The education of a Hwarang was supported by the king and generally lasted ten years, after which the youth usually entered into some form of service to his country. King Chin Hung sent the Hwarang to places of scenic beauty for physical and mental culture as true knights of the nation. For hundreds of years the Hwarang were taught by Kuk-Son in social etiquette, music and songs, and patriotic behavior
A Hwarang candidate had to be a man of character, virtue, and countenance. The Hwarang trained to improve their moral principles and military skills. To harden their bodies, they climbed rugged mountains, swam turbulent rivers in the coldest months, and drove themselves unmercifully to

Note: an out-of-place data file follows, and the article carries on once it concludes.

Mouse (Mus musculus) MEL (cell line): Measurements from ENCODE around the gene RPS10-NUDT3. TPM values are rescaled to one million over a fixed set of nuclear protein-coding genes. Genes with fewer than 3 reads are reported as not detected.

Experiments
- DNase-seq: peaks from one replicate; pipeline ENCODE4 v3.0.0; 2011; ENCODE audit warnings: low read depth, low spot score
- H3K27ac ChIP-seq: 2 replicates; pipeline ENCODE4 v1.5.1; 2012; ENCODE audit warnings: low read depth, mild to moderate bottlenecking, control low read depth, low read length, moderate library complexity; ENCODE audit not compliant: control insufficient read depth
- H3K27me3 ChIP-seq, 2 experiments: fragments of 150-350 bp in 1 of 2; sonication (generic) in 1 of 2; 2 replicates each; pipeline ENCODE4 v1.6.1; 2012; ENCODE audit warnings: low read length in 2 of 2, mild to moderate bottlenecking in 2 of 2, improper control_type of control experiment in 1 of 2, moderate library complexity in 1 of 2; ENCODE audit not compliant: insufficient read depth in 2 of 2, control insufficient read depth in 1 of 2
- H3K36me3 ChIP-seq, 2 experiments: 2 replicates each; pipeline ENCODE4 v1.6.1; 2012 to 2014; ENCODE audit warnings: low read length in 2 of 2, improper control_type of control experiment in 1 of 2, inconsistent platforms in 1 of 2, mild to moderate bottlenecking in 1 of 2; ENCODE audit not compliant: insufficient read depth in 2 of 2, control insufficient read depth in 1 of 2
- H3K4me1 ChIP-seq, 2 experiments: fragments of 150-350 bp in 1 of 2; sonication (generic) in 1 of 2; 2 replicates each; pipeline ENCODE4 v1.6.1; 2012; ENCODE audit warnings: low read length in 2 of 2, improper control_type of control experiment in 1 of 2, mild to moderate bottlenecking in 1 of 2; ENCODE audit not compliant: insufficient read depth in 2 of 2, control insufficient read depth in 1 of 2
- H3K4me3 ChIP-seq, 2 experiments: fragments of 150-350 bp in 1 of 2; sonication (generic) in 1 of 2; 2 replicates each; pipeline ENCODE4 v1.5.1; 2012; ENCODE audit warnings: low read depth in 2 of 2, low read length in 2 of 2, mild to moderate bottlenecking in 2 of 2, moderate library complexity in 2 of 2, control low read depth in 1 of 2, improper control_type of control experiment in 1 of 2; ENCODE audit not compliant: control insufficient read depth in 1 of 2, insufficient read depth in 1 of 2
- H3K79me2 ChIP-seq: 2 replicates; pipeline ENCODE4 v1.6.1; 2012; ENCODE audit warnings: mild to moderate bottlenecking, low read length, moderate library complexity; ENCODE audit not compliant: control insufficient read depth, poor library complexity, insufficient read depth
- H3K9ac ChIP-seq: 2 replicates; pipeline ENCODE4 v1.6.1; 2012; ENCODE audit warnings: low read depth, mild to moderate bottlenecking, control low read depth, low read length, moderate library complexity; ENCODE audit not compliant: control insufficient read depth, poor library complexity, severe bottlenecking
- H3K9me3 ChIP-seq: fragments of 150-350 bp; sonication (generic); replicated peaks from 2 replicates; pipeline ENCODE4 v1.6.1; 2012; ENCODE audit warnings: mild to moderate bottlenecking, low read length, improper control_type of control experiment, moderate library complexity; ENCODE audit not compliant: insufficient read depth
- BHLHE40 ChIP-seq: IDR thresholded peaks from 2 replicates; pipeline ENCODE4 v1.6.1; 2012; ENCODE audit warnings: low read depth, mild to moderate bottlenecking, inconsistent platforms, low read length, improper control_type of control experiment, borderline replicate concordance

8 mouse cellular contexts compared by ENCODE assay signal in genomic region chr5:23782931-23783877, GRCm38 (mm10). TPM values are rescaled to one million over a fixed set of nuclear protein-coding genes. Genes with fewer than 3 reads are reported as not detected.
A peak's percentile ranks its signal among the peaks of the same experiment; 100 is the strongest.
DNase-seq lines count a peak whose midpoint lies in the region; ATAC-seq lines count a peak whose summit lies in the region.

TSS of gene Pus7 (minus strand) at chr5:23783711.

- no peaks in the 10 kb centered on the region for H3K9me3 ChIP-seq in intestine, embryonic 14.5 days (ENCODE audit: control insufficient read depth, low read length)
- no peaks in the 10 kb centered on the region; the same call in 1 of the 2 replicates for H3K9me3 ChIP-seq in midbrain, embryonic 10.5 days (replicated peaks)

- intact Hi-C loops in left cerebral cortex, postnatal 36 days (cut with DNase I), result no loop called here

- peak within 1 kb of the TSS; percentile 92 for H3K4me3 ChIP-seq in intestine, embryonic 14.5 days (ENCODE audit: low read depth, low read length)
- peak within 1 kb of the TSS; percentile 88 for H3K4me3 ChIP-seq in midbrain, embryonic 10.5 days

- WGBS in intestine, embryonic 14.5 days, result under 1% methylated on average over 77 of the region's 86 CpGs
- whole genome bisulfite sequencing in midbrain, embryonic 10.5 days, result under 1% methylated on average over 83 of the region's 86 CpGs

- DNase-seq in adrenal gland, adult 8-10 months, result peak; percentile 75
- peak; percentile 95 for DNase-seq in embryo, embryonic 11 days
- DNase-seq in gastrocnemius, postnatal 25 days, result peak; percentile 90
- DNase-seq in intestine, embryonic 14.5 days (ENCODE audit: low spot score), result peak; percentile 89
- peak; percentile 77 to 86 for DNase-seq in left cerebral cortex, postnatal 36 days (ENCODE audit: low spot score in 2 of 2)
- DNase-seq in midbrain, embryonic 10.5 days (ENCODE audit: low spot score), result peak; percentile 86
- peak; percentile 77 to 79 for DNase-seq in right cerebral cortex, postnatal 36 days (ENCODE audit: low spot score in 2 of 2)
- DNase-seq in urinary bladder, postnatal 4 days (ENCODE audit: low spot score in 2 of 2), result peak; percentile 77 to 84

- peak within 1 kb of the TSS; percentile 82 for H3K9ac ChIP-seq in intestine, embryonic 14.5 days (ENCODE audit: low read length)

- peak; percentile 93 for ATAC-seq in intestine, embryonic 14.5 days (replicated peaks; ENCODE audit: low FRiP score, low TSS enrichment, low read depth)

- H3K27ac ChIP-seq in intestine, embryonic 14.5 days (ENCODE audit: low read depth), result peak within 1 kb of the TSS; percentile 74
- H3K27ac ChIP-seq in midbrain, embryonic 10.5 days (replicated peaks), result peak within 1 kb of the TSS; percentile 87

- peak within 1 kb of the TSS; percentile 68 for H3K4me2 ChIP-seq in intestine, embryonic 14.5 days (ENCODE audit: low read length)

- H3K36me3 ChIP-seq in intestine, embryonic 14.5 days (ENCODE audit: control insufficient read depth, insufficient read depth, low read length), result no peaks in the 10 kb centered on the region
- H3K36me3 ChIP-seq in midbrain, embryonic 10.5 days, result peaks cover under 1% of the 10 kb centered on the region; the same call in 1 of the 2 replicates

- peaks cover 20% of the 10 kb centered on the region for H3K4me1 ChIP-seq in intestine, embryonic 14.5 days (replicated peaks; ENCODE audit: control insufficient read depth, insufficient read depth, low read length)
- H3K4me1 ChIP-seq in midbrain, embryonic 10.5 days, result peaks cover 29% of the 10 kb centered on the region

The youth were taught dance, literature, arts, and sciences, and the arts of warfare, chariot, archery, and hand-to-hand combat. The hand-to-hand combat was based upon the Um-Yang principles of Buddhist philosophy and included a blending of hard/soft and linear/circular techniques. The art of foot fighting was known as Subak and was practiced by common people throughout the three kingdoms. However, the Hwarang transformed and intensified this art and added hand techniques, renaming it Taekkyon. The Hwarang punches could penetrate the wooden chest armor of an enemy and kill him. Their foot techniques were said to be executed at such speed that opponents frequently thought that the feet of Hwarang warriors were swords.